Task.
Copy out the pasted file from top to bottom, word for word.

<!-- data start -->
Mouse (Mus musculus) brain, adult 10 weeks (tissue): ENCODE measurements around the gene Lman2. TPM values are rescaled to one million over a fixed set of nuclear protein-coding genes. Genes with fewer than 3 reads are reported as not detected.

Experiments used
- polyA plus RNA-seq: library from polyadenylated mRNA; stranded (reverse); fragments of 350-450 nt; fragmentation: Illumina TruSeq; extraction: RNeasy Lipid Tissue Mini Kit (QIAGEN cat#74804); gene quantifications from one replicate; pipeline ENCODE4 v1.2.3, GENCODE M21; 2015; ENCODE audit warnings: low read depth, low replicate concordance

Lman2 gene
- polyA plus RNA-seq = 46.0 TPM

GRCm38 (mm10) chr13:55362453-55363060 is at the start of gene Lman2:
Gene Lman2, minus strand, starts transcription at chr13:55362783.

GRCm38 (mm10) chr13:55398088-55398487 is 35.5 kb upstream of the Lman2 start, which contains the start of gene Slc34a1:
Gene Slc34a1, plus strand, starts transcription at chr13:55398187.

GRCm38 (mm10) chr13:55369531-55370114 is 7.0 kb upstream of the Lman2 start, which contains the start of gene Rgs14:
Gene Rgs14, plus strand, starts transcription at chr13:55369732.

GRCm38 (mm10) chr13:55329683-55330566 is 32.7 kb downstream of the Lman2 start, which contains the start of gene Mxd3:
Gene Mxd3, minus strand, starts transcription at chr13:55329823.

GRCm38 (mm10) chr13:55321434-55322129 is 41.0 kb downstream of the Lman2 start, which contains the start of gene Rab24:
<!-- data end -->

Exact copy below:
Mouse (Mus musculus) brain, adult 10 weeks (tissue): ENCODE measurements around the gene Lman2. TPM values are rescaled to one million over a fixed set of nuclear protein-coding genes. Genes with fewer than 3 reads are reported as not detected.

Experiments used
- polyA plus RNA-seq: library from polyadenylated mRNA; stranded (reverse); fragments of 350-450 nt; fragmentation: Illumina TruSeq; extraction: RNeasy Lipid Tissue Mini Kit (QIAGEN cat#74804); gene quantifications from one replicate; pipeline ENCODE4 v1.2.3, GENCODE M21; 2015; ENCODE audit warnings: low read depth, low replicate concordance

Lman2 gene
- polyA plus RNA-seq = 46.0 TPM

GRCm38 (mm10) chr13:55362453-55363060 is at the start of gene Lman2:
Gene Lman2, minus strand, starts transcription at chr13:55362783.

GRCm38 (mm10) chr13:55398088-55398487 is 35.5 kb upstream of the Lman2 start, which contains the start of gene Slc34a1:
Gene Slc34a1, plus strand, starts transcription at chr13:55398187.

GRCm38 (mm10) chr13:55369531-55370114 is 7.0 kb upstream of the Lman2 start, which contains the start of gene Rgs14:
Gene Rgs14, plus strand, starts transcription at chr13:55369732.

GRCm38 (mm10) chr13:55329683-55330566 is 32.7 kb downstream of the Lman2 start, which contains the start of gene Mxd3:
Gene Mxd3, minus strand, starts transcription at chr13:55329823.

GRCm38 (mm10) chr13:55321434-55322129 is 41.0 kb downstream of the Lman2 start, which contains the start of gene Rab24: